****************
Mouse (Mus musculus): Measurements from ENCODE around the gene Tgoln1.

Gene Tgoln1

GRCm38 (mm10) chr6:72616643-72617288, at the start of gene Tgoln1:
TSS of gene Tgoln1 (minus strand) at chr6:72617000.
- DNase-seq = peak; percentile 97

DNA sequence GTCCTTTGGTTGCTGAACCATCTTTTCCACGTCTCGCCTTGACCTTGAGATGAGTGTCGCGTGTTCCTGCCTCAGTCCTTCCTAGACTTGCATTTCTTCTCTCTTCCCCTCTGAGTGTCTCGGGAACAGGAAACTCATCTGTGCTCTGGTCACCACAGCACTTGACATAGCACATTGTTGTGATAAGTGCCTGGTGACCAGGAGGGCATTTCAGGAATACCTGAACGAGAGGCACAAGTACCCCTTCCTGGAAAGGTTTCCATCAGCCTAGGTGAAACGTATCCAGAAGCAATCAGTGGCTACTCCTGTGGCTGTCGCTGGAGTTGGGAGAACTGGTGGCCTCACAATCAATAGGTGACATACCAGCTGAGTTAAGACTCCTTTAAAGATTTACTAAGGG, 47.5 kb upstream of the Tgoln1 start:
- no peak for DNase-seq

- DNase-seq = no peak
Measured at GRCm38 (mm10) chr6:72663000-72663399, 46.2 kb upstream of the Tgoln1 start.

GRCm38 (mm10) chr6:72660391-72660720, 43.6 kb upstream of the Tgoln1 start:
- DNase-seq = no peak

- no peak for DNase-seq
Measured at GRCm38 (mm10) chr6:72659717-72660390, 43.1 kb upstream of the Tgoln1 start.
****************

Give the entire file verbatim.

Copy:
Mouse (Mus musculus): Measurements from ENCODE around the gene Tgoln1.

Gene Tgoln1

GRCm38 (mm10) chr6:72616643-72617288, at the start of gene Tgoln1:
TSS of gene Tgoln1 (minus strand) at chr6:72617000.
- DNase-seq = peak; percentile 97

DNA sequence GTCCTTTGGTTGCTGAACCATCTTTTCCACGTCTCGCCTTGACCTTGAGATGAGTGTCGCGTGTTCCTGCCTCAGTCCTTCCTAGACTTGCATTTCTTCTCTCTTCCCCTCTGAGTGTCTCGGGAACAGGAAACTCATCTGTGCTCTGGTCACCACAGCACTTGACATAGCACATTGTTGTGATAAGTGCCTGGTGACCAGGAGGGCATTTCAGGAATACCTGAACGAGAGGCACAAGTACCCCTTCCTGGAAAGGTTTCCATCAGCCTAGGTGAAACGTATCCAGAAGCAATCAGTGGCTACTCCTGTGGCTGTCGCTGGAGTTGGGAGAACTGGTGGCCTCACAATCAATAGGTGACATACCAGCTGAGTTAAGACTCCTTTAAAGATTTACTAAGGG, 47.5 kb upstream of the Tgoln1 start:
- no peak for DNase-seq

- DNase-seq = no peak
Measured at GRCm38 (mm10) chr6:72663000-72663399, 46.2 kb upstream of the Tgoln1 start.

GRCm38 (mm10) chr6:72660391-72660720, 43.6 kb upstream of the Tgoln1 start:
- DNase-seq = no peak

- no peak for DNase-seq
Measured at GRCm38 (mm10) chr6:72659717-72660390, 43.1 kb upstream of the Tgoln1 start.